The damage from Hurricane Dorian is still there on Ocracoke. It’s improving, homes are being rebuilt, businesses reopening and slowly but surely, the village is recovering.
“The Island is getting better all the time,” Ocracoke resident and owner of Ocean Atlantic Rentals Greg Honeycutt said. “I hate to use the word normal, but we’ll come back stronger than ever.”
There’s a lot that goes into a recovery as significant as what is happening on Ocracoke. Housing continues to be an issue, although that is getting better, according to Honeycutt. But there are other issues that must be addressed.
Those other needs explain why there is currently a storage unit filled with roughly $15,000 worth of used restaurant equipment—ranging from silverware to heat lamps — soon to be delivered to restaurants on the Dorian-battered island.
That effort can trace its roots back to September, when the Outer Banks Restaurant Association (OBRA) stepped up with a major fundraising effort for Ocracoke.
“When Dorian happened, I felt really strongly that we needed to help right away. That’s why within a week of the storm we did that Dine Out for Disaster and raised like $54,000,” Dan Lewis, President of the OBRA and owner of Coastal Provisions said. “I was pretty happy with that.”
Mike Kelly, owner of Kelly Hospitality Group, had a sense that more could be done. Friends with Honeycutt since the 1970s when they worked together at the SeaFare Restaurant in Nags Head, the two were talking about the funds that had been raised and Honeycutt asked him, “Is there anything else you can think of.”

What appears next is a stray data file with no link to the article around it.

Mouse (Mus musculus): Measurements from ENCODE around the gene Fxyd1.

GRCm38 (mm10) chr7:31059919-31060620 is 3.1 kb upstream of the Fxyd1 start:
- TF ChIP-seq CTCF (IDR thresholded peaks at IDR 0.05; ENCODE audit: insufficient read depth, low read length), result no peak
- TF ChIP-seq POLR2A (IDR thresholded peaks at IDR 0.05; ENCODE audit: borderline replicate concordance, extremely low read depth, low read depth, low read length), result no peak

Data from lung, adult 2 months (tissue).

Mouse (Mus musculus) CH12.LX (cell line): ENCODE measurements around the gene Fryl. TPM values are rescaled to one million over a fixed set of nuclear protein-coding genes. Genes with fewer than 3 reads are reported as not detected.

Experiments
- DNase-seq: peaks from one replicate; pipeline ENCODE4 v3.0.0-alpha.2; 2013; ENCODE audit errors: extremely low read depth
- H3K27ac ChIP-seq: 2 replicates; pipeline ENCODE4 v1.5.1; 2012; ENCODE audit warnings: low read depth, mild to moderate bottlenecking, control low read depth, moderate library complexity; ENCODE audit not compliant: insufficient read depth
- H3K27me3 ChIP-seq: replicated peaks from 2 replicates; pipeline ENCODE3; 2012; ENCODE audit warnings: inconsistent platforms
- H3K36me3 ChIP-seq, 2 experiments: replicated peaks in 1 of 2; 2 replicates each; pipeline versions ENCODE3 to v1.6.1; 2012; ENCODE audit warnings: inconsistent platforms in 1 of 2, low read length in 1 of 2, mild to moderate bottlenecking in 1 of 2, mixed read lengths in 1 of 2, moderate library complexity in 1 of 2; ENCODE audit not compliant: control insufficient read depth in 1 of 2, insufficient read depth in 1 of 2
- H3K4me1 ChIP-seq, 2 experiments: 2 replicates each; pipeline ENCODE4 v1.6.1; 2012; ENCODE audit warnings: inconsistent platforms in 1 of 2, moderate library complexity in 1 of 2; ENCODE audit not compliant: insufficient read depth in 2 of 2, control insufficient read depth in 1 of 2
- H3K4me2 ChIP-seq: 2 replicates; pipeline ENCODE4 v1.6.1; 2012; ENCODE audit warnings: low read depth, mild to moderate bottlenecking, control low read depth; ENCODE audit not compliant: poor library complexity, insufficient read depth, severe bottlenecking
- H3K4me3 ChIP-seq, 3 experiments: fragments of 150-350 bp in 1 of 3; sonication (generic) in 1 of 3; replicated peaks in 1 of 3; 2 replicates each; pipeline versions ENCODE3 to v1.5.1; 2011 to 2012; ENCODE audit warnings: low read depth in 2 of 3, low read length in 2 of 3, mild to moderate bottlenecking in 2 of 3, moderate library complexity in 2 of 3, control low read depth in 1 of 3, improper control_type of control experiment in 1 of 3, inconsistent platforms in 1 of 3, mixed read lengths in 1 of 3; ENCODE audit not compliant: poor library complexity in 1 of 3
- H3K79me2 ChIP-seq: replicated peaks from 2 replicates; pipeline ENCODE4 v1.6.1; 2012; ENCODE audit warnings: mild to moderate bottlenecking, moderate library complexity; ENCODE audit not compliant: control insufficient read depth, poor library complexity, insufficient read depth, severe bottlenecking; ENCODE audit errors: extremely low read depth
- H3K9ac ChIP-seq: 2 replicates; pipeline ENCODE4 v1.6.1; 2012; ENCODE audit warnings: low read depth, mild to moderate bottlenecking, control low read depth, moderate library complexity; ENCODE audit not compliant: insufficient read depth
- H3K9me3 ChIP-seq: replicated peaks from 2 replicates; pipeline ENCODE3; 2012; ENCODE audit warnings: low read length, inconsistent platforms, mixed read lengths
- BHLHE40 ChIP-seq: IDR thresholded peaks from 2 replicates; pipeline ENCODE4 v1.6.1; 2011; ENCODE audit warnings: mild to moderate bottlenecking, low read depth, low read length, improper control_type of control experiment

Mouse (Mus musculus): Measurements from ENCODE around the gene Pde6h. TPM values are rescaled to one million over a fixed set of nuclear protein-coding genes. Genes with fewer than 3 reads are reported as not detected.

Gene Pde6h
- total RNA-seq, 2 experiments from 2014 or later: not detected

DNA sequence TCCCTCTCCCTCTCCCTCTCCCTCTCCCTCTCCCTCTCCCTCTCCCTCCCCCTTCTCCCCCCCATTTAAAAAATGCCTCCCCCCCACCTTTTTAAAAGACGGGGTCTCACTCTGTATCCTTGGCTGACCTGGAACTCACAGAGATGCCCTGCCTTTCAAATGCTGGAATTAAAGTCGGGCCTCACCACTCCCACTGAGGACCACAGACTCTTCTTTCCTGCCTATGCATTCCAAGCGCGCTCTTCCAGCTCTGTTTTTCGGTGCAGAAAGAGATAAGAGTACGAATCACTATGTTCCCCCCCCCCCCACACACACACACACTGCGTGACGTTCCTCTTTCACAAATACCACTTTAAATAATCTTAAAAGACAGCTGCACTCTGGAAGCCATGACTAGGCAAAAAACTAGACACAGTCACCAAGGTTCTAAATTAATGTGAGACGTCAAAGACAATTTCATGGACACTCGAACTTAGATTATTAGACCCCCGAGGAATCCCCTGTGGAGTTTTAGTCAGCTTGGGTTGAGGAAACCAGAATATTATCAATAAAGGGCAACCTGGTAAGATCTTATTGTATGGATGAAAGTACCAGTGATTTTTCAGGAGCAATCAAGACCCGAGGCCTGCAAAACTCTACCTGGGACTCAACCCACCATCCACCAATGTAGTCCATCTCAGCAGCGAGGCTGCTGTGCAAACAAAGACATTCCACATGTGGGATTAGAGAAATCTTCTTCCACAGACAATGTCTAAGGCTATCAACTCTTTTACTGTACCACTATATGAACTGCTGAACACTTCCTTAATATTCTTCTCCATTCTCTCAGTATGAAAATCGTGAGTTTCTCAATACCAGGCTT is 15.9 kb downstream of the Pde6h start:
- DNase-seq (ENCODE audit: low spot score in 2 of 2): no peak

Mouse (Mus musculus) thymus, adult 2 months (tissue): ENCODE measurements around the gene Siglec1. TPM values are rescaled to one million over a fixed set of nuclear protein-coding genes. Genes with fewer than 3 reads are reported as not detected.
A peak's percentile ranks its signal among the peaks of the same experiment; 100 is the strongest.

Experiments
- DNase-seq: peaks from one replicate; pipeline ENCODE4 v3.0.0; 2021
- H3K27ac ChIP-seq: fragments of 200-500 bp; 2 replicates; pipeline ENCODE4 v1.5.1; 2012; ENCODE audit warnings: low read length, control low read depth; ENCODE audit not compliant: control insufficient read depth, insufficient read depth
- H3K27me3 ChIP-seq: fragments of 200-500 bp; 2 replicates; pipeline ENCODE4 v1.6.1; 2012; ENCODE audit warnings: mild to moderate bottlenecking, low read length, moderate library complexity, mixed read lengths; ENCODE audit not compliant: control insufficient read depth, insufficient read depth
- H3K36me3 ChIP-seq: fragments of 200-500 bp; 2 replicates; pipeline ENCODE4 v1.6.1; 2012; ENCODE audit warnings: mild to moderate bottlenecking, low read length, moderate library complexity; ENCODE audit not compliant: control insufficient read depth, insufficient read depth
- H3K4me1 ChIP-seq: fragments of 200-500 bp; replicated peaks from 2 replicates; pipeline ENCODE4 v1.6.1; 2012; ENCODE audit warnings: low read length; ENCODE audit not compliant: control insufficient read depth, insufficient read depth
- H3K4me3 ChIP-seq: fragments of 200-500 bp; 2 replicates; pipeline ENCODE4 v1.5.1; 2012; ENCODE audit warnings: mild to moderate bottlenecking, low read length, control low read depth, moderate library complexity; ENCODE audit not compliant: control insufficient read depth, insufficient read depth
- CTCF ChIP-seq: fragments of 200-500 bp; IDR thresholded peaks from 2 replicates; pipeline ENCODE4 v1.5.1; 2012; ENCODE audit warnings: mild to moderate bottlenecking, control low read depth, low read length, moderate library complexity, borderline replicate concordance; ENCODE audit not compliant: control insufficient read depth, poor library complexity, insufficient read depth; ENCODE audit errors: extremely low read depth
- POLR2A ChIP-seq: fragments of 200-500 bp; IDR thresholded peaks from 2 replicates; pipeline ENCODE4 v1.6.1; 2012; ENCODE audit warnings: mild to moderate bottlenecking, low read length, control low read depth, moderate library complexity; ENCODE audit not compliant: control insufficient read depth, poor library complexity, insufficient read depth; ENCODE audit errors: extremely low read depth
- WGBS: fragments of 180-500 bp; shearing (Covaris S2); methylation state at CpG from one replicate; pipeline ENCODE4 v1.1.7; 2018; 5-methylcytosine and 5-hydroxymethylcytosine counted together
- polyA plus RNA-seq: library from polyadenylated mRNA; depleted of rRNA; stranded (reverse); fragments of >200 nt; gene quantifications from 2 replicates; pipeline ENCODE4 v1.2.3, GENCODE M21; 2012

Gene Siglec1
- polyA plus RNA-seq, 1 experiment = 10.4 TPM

“Every restaurant has got things they don’t need. It sits in the corner and they’re going to get to it tomorrow,’” Kelly told him.
With over 40 years in the restaurant industry on the Outer Banks and the contacts that have come with that experience, Kelly started thinking about a plan to share the equipment sitting in a corner with Ocracoke restaurants.
At the first of the year, working with the OBRA, a notice was sent to the membership to see if the Outer Banks restaurants could help.
“It’s been an excellent response from a wide vary of people,” Kelly said. “The biggest thing is we’ve gotten response not just from Dare County restaurants. Like the Hampton Yacht Club, they had a new silverware replacement just a few weeks ago. I picked up a couple of hundred settings of silverware from them. We’ve had a girl from Charlottesville sent us a few items. We had a young lady who used to be a waitress in a hotel in Virginia beach sent us a heat lamp.”
It has been the Outer Banks, though, that is providing most of the help. Standing in front of a storage unit packed with heat lamps, prep tables, racks, highchairs, trays and more.
“We’re easily got $15,000 of stuff here,” Kelly said. “And that’s in used cost. New cost it’s probably $60,000.”
“Fat Boy’s in South Nags Head sent us a flat top and a fryer. They’re eliminating all their cooking stuff and they’re going to solely only to ice cream,” he added. “Blue Moon has some stuff they’re holding for us. Brian Miller of Miller’s Restaurant is holding some stuff for us. We’ve got a lot of stuff from Pamlico Jack’s. Charles Hardy [of Hardy Moving and Storage} has volunteered to give us one of his trucks and drive down there.”
Deliveries will begin soon, although they’ll be spaced out over time.
“There’s a staggering period. Some people are ready for stuff in two weeks. Some people won’t be ready for stuff until April,” Kelly said. “I’m optimistic that when we do get down there, they’re going to be pleasantly surprised.”
It’s not just the restaurants that have chipped in. One of the major food distributors on the Outer Banks has also put time and effort into helping Ocracoke restaurants get back on their feet, according to Lewis.
“We’re getting a lot of stuff form Sysco Foods. David Thompson [District Sales Manager] has been helping Mike with the whole pick up and disbursement part of it,” he said.
To Kelly and Lewis, however, the spirit of giving and generosity they are seeing says as much about where they live as it does the hospitality industry.
“I don’t think that’s necessarily unique to our [restaurant] community. I think it’s more in the nature of the Outer Banks,” Lewis said.